If you’re looking to start your own business, it’s likely that you yourself have Googled “how to start your own business” many times. The Internet is riddled with listicles offering 5, 10, 12, and even 50 tips and/or steps on how to break into the entrepreneurship scene. When I read through some of them myself, I noticed that the majority have “do your research” or “develop an idea” as the first step. Often, this is the second or third step for most people. The first may be “coming up with an idea”, which doesn’t seem to be covered in these articles, despite their other extremely valuable insights. If you find yourself in this situation, you’re in luck — we’re going to cover it.
HOW DO YOU GO ABOUT GETTING AN IDEA FOR A BUSINESS?
The reason that these articles assume you’ve taken that initial step is because there isn’t a formula so to speak — it has to come from you. It depends on what you’re interested in doing and what your community needs. But, as promised, we will help you get there by trying to spark your creativity. Suppose you want to start a tourism business. There is one assumption here: you are interested in running tours, either by yourself or by hiring a team of guides to help you out. Once that’s established, there are two questions you should ask yourself and others in your community to get started.
1. What is unique about my community and/or area? What would I like to share with others?
This is the key question that should come first. What is going to set your tour or activity business apart from the rest? For example, say you want to start a company doing walking tours in Rome. There are hundreds of companies that do tours of the Colosseum or St. Peter’s Basilica, so you’ll have a hard time standing out if your walking tours’ focus is on visiting these famous monuments. Think about how you can go the extra mile. Finding your own niche is key in an area with a developed tourism sector. In this case, one option is to incorporate a component of something that you love to do yourself and that could be of interest to others. Do you visit as many museums as possible in your spare time? Maybe you have a list of cute cafés or dive restaurants that you want to check out. Tours created with this in mind enjoy two huge benefits. One: you will be offering something unique that not many others are likely to do. Two: your tours will be something that you are passionate about and enjoy doing yourself, and that will shine through to your clients.
Another option may be to take a few walking tours in Rome yourself. What do you find is missing? What do you hear other people asking about? Chat with other tour-goers and ask them what sort of amenities, stops, or otherwise they would enjoy having the options of. Study your competitors’ websites for ideas on how you can augment the experience by analyzing what is missing. You could do a nighttime tour with your guides in time period costumes and take them for a specialty nightcap afterwards. Or, on a full-day walking tour, you could provide a local lunch experience, away from the tourist trap restaurants. These little details can be the deciding factor for many tourists when the options for tour companies seem endless.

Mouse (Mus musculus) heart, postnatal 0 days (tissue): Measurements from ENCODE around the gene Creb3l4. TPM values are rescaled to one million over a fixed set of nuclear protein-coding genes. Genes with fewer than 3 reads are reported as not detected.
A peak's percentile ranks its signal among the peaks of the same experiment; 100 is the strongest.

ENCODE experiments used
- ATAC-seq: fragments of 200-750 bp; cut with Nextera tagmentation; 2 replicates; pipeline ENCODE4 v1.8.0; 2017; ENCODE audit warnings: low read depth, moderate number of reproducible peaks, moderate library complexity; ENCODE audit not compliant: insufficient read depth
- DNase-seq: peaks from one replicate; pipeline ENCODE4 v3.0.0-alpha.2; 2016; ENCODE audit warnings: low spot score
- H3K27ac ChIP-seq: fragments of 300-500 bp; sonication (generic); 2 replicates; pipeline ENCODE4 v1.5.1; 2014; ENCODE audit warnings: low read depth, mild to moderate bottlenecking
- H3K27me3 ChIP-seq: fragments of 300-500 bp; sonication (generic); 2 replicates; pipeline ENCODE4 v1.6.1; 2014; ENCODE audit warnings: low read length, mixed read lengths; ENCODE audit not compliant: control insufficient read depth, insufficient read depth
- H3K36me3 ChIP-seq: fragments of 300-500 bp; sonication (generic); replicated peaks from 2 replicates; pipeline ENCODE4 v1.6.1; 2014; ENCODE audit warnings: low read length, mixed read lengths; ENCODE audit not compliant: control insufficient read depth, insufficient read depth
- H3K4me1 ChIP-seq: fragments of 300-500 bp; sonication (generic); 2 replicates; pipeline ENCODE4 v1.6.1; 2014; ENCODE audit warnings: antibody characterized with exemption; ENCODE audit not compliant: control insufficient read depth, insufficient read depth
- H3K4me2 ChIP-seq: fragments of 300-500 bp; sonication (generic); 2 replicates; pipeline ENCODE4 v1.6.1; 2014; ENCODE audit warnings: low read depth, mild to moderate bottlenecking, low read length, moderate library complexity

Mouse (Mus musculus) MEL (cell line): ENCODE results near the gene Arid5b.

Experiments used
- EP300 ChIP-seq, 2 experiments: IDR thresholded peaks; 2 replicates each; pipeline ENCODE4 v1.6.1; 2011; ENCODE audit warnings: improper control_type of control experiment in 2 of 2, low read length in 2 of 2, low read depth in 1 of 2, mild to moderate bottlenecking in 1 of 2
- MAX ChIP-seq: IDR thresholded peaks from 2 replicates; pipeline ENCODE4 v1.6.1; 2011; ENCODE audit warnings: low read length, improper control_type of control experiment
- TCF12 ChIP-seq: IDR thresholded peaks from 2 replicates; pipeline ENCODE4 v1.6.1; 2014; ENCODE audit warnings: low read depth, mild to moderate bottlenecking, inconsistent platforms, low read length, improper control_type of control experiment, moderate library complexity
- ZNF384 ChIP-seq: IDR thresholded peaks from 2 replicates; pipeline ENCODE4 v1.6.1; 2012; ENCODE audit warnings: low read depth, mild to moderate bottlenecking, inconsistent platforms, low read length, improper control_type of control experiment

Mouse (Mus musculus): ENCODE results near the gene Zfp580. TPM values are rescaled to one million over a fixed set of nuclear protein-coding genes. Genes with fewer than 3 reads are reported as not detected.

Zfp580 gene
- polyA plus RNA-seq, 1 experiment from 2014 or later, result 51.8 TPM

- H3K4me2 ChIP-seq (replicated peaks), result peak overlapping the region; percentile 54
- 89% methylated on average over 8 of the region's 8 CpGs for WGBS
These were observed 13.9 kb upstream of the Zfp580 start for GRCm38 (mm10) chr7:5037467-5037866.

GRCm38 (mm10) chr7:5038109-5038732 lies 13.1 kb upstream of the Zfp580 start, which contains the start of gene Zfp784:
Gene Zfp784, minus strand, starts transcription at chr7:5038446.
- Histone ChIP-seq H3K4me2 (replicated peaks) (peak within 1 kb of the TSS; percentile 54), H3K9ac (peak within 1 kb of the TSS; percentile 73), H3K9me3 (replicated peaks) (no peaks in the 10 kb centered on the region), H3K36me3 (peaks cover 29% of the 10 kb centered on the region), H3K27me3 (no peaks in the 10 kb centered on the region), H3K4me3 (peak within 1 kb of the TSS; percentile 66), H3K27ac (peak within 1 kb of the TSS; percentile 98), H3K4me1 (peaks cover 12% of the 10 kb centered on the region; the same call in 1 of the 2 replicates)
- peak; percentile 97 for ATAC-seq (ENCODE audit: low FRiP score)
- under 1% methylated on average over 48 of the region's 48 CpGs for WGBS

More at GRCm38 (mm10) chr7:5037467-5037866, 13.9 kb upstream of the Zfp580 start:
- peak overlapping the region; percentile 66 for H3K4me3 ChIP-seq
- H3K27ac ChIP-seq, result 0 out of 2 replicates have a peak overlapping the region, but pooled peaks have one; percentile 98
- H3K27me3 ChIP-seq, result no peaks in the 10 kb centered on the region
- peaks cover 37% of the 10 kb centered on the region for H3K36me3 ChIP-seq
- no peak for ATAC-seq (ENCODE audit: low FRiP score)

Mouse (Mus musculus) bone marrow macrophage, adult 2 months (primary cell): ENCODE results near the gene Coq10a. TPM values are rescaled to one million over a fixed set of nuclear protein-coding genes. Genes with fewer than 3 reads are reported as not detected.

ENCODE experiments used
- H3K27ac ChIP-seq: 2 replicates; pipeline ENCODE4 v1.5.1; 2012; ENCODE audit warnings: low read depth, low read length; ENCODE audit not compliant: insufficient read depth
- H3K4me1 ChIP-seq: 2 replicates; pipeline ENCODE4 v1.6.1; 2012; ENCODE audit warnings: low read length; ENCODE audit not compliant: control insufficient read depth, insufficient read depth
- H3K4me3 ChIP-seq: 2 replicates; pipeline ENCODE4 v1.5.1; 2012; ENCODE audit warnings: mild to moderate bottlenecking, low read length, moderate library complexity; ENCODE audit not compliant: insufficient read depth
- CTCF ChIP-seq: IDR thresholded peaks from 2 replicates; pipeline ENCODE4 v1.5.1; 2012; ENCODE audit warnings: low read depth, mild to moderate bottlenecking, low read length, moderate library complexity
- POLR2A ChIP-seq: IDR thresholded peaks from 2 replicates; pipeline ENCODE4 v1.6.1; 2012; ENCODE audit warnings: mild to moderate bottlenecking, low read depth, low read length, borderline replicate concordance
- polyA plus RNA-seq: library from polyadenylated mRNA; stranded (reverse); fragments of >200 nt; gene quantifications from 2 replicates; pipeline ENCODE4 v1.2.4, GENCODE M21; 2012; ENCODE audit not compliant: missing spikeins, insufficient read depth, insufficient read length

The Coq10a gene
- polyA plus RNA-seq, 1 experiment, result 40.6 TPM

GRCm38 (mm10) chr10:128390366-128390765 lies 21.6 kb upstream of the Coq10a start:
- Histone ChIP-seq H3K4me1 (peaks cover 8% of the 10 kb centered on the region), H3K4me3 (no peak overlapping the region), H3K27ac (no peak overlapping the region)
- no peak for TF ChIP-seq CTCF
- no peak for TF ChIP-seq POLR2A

If the tourism sector in your area isn’t quite as developed, then you have even more opportunity. What makes your area special, and how could you design a tour for people to enjoy? Your city may have a lot of fascinating street art or sculptures; design a walking tour so that you pass by your favorites. Your city could be famous for a certain type of cuisine that could easily turn into a food tour, like our client Eat Mexico. The possibilities are endless, depending on what type of activity interests you. Remember, what you want to share with others is important — your guests are more likely to have a great time on a tour with you if you are excited about the focus of the tour.
2. Who would I like to take on a tour?
This second question is a close second to the first, but is often overlooked in the process of establishing a business. Believe it or not, your target audience will help you refine and develop your business idea rather than distract you from your goal. Regardless of your area or the type of tour you offer, the tour you would design for a group of 20- and 30-year-old friends from the United States wouldn’t be the same as the tour you’d dream up for a 50- and 60-year-old German couple, since they differ economically and socially. For more insight, take a look at our blog post on generational marketing.
Of course, the other important half of this question is to consider why you are looking to target this particular group. How do you connect with them? How could you improve their lives or experience in your area? You may be designing a tour company for adventurous older women because you want to be extremely involved in your tours and you find that you connect with that demographic best, like Rebeca from Patch Adventures.
When you have a solid response to this question, then it’s time for the real planning to start. Luckily, we’ve written more extensively on this particular subject in a blog post with tips for starting your own adventure business. We hope that, after reading this blog post, you feel like you’re ready to tackle those listicles that you’ve had bookmarked for months now. Go get ‘em, tiger!
Once you’ve gotten your business started, maybe you want to bite the bullet and get a fantastic website from the get-go. No worries… get in touch with us today, and we’ll take care of you.
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